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#1260173 - 09/01/09 09:10 AM Double jointed?  
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BSP Offline
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Hi all,
A student of mine who is double jointed, told me that a friend of his with the same issue, who also studies piano, uses some sort of finger strengthening device to hold his joints in place while he plays.

Have any of you heard of this or have used it before??
thanks,
BevP

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#1260185 - 09/01/09 09:35 AM Re: Double jointed? [Re: BSP]  
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Barb860 Offline
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That's a new one for me. I am double-jointed and have never used any device for playing or finger strengthening. Why would one be needed?


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#1260263 - 09/01/09 11:26 AM Re: Double jointed? [Re: Barb860]  
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Morodiene Offline
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I, too, have not heard of this, and in the 11 years of teaching I haven't encountered any such problems with double-jointed. Just because a finger can move in such a way doens't mean it has to move that way. The tendons are just more flexible, I think, but someone who is flexible and can bend over backwards and walk on their hands and feet like that doens't mean they do so all the time uncontrollably! laugh

What do you notice about this student that is causing the problem? Perhaps we can offer suggestions on how to train him to play with more control.


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#1260373 - 09/01/09 02:31 PM Re: Double jointed? [Re: Morodiene]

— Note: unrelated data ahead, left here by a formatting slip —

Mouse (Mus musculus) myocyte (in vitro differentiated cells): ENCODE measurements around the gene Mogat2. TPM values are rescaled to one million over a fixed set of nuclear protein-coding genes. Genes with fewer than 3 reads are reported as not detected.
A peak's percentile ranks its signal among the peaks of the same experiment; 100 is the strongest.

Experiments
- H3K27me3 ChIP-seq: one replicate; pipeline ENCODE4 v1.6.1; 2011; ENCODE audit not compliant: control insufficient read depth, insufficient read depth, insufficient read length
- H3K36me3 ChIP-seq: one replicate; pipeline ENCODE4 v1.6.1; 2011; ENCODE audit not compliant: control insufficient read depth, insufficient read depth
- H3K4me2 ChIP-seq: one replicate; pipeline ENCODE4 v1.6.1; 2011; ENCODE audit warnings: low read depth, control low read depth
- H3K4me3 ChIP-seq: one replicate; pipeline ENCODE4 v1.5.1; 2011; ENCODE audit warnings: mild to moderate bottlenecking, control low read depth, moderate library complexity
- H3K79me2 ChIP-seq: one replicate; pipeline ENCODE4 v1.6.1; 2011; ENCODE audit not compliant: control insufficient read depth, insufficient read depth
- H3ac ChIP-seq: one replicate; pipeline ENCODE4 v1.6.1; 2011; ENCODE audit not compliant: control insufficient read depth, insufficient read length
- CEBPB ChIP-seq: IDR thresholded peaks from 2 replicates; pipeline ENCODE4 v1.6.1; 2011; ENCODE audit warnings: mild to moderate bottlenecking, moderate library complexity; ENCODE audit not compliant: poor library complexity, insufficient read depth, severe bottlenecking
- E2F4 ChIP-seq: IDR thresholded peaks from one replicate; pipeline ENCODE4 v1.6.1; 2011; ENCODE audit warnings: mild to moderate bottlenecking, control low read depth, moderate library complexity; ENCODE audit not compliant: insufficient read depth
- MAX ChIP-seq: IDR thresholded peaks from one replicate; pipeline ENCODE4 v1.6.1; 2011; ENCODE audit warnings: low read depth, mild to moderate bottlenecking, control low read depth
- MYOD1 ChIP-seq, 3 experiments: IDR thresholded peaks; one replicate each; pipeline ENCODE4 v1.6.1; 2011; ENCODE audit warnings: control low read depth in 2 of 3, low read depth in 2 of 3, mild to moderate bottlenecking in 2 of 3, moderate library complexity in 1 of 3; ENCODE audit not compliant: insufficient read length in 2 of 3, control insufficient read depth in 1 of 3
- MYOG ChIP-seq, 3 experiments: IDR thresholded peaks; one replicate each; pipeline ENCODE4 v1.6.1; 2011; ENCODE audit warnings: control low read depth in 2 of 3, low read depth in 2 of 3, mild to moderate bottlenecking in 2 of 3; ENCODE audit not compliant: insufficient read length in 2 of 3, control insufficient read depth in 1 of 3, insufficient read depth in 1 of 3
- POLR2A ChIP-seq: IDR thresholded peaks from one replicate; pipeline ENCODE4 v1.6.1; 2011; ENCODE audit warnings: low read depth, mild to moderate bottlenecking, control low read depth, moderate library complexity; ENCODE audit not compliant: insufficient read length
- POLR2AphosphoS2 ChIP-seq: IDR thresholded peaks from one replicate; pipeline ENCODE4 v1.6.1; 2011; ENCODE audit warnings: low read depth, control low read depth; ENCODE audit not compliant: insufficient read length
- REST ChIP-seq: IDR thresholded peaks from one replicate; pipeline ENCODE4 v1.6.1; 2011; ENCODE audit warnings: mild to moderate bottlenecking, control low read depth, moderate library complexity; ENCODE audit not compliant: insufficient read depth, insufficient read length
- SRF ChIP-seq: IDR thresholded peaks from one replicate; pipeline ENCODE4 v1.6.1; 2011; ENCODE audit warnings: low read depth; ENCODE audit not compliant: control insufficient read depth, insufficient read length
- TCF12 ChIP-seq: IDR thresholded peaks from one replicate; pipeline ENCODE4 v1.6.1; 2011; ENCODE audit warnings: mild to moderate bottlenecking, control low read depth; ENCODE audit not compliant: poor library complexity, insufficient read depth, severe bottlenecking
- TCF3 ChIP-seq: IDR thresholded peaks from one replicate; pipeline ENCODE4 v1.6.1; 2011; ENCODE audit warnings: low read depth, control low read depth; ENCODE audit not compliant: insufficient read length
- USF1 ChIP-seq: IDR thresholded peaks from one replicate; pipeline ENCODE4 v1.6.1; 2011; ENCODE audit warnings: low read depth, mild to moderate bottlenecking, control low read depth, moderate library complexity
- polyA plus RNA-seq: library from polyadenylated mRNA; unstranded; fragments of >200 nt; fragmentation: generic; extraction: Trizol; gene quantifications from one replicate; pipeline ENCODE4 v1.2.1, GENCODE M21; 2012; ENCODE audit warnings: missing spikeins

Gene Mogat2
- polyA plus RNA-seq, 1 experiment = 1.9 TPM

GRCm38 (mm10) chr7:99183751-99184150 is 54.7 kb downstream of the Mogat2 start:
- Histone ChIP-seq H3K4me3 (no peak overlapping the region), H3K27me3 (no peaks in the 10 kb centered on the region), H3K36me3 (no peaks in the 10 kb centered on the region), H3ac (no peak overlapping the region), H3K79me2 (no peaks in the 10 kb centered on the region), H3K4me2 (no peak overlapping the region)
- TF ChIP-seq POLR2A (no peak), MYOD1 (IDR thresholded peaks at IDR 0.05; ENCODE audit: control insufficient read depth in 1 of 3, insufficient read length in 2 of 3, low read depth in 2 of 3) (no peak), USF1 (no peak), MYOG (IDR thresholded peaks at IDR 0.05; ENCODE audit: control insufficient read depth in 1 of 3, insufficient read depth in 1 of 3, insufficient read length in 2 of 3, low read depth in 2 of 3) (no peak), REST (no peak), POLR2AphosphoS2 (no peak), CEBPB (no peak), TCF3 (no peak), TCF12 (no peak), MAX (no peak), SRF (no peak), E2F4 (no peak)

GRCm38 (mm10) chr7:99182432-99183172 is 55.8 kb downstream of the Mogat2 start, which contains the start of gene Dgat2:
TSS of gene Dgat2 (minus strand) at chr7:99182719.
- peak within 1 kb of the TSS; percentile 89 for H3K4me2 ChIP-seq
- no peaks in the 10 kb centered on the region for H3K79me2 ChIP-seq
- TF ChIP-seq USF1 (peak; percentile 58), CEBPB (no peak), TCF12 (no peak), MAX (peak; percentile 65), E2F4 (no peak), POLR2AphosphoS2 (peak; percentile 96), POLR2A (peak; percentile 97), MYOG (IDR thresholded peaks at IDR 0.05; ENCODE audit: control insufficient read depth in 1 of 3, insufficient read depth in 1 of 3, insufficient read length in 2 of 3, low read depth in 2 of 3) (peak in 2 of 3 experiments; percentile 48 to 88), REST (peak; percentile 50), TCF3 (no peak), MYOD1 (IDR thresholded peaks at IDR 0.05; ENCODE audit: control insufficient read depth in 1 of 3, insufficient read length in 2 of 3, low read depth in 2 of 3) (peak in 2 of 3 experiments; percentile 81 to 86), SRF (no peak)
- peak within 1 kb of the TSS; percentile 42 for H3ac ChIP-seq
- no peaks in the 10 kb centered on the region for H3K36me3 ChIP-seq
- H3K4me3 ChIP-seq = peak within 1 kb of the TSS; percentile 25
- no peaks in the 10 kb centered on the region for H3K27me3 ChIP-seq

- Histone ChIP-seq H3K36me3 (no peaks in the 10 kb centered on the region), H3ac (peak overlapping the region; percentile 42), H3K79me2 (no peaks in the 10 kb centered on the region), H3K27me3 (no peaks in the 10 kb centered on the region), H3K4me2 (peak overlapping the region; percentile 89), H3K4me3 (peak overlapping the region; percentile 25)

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This student seems to have a problem playing on his fingertips. He told me he has the same trouble playing guitar.. the first joint just collapses. Is it a finger strength problem??

BevP

#1260452 - 09/01/09 04:44 PM Re: Double jointed? [Re: BSP]  
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John v.d.Brook Offline
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Bev, every so often, I encounter a student with collapsing joints or double jointed, and to bring to the student's attention of maintaining the proper finger strength, I have them bend their finger into a lazy J and I do likewise, and then we pull against each other, finger tip to finger tip (sort of hooking fingers, but using the tips). Invariably, the student's finger muscles are quite strong, so the issue isn't strength, but not being aware that the finger is collapsing.

You might try that with your student. With a younger student, I can say buzzzz, whenever the finger collapses, so they can immediately sense the feel of the finger, and start to work on not letting it collapse.


"Those who dare to teach must never cease to learn." -- Richard Henry Dann
Full-time Private Piano Teacher offering Piano Lessons in Olympia, WA. www.mypianoteacher.com
Certified by the American College of Musicians; member NGPT, MTNA, WSMTA, OMTA